Anil Madhav Dave will have to restore people’s faith in environment ministry

Published on Jul 07, 2016 10:08 AM IST
Newly-appointed environment minister Anil Madhav Dave takes charge at Paryavaran Bhawan in New Delhi on Wednesday.(PTI)
Newly-appointed environment minister Anil Madhav Dave takes charge at Paryavaran Bhawan in New Delhi on Wednesday.(PTI)
By, New Delhi

New environment minister Anil Madhav Dave will be expected to continue with the project approval pace of his predecessor Prakash Javadekar, but that is only half the story.

The biggest challenge for Dave, a passionate environmentalist who once rafted the course of the Narmada, would be to restore the faith of environment lovers in his ministry, which had come in for flak under Javadekar’s two-year tenure.

The Javadekar era saw a paradigm shift from being pro-environment to becoming a pro-industry ministry in the name of ‘ease of doing business’ while reducing community participation in environmental regulation, considered a bottleneck for growth.

Data released by the Centre for Science and Environment in May showed that about 30% of forest land diverted during Javadekar’s tenure was for mining purpose and rejection rate of projects in wildlife areas dramatically fell in the NDA regime as compared to the UPA’s 10 years.

Even if he wants, Dave may not be able to change any of this as it was driven by the Prime Minister’s Office.

That includes implementing online emission and affluent monitoring for industries, bills for disbursement of Rs 42,000 crore compensatory afforestation fund to the states and enhancing penalties for loss to environment and new rules for management of waste and plastic.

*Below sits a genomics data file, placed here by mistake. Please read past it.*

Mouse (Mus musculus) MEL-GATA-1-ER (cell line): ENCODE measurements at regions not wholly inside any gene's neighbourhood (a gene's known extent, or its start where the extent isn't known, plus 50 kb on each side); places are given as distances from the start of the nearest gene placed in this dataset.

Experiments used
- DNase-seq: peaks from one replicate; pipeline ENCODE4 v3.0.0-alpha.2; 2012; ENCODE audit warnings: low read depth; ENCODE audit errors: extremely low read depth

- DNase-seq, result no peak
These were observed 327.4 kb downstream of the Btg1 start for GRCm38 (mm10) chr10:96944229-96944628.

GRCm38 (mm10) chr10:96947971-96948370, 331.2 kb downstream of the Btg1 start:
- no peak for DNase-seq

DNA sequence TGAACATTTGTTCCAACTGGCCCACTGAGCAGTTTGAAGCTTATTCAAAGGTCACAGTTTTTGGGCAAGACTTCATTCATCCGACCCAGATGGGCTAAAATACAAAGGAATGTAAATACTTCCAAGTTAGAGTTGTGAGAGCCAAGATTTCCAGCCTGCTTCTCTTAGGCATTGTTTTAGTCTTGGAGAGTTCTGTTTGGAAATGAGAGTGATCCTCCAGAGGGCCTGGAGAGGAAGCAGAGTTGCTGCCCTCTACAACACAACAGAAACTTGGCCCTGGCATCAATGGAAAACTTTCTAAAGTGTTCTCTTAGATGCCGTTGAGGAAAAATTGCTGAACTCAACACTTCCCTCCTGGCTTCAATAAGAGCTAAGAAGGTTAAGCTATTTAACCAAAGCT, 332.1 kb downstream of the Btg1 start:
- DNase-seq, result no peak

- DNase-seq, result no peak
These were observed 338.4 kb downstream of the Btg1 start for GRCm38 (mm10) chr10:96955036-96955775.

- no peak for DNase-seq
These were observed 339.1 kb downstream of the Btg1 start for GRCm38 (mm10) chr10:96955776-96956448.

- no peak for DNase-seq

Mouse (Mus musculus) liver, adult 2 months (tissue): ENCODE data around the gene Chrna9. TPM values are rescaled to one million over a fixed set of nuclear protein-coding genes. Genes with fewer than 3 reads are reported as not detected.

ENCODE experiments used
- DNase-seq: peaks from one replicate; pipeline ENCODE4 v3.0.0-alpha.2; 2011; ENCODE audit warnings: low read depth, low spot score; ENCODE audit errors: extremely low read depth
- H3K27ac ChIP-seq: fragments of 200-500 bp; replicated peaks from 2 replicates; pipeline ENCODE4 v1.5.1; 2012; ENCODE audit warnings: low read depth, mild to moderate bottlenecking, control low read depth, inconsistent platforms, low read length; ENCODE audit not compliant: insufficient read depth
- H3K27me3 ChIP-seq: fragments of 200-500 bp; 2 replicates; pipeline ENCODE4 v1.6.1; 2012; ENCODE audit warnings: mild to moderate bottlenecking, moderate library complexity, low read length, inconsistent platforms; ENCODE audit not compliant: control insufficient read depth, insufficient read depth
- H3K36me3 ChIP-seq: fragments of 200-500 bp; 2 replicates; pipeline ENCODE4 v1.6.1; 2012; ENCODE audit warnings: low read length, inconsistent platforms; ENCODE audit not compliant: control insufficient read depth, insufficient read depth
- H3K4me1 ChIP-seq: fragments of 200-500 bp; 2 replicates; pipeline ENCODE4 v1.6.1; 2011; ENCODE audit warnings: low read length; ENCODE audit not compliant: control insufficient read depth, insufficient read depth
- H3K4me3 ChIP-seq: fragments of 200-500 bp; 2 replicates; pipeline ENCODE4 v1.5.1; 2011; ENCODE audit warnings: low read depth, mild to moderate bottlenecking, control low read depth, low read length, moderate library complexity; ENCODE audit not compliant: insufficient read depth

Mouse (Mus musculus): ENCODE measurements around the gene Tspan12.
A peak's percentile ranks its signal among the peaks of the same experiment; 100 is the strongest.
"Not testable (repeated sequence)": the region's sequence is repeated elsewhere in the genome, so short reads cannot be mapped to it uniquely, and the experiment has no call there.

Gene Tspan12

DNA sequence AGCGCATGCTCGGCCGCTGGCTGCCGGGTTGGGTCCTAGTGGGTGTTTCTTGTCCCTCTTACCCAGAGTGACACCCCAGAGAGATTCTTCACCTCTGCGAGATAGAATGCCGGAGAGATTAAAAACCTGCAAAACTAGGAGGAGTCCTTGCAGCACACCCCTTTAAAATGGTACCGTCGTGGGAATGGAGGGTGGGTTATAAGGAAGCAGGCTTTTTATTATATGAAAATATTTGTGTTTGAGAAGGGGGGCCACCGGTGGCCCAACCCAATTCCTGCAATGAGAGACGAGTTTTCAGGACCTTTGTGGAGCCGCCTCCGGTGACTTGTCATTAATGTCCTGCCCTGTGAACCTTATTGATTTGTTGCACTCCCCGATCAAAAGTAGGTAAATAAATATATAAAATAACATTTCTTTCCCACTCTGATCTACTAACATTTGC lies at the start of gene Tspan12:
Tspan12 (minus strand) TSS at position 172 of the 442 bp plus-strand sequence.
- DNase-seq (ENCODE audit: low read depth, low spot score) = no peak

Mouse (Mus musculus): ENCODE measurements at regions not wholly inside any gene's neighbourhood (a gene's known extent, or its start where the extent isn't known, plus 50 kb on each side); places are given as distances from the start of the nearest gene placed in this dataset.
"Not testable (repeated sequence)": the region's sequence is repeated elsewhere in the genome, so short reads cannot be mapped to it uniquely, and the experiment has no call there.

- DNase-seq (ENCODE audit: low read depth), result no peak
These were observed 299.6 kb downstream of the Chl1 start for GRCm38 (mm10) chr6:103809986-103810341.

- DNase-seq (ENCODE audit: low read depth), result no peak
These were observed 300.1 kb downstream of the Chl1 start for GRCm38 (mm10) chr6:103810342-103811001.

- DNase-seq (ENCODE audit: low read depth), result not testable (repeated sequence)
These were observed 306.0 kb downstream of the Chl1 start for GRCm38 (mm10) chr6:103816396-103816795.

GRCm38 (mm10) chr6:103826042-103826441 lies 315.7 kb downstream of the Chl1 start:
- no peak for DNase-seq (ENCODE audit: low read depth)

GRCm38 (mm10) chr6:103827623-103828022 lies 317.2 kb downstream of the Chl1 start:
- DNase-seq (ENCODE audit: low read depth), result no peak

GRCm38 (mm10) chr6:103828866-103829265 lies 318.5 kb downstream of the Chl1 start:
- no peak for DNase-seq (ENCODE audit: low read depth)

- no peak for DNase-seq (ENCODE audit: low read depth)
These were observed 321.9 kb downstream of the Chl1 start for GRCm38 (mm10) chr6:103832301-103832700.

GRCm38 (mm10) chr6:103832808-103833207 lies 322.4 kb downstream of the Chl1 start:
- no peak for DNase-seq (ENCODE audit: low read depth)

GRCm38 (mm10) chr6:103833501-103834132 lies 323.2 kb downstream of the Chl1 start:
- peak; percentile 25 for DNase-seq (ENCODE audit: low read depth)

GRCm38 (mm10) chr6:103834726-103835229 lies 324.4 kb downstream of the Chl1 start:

In addition, the Paris climate deal agreed on in December 2015 has to be ratified by this winter and its implementation rolled out.“I will continue with the work started by Javadekar,” Dave said, while taking charge on Wednesday. “Development and environment go together. They are not against each other.”

While the 59-year old Dave has worked on sustainable water and environment in Narmada valley, running a technical ministry with an annual budget of less than Rs 2,000 crore is a different ball game.

The commerce graduate from Indore with no prior administrative experience will have to bear in mind that the job he has taken has been highly controversial and no environment minister in the last ten years has been able to complete his term.

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    Chetan Chauhan is National Affairs Editor. A journalist for over two decades, he has written extensively on social sector and politics with special focus on environment and political economy.

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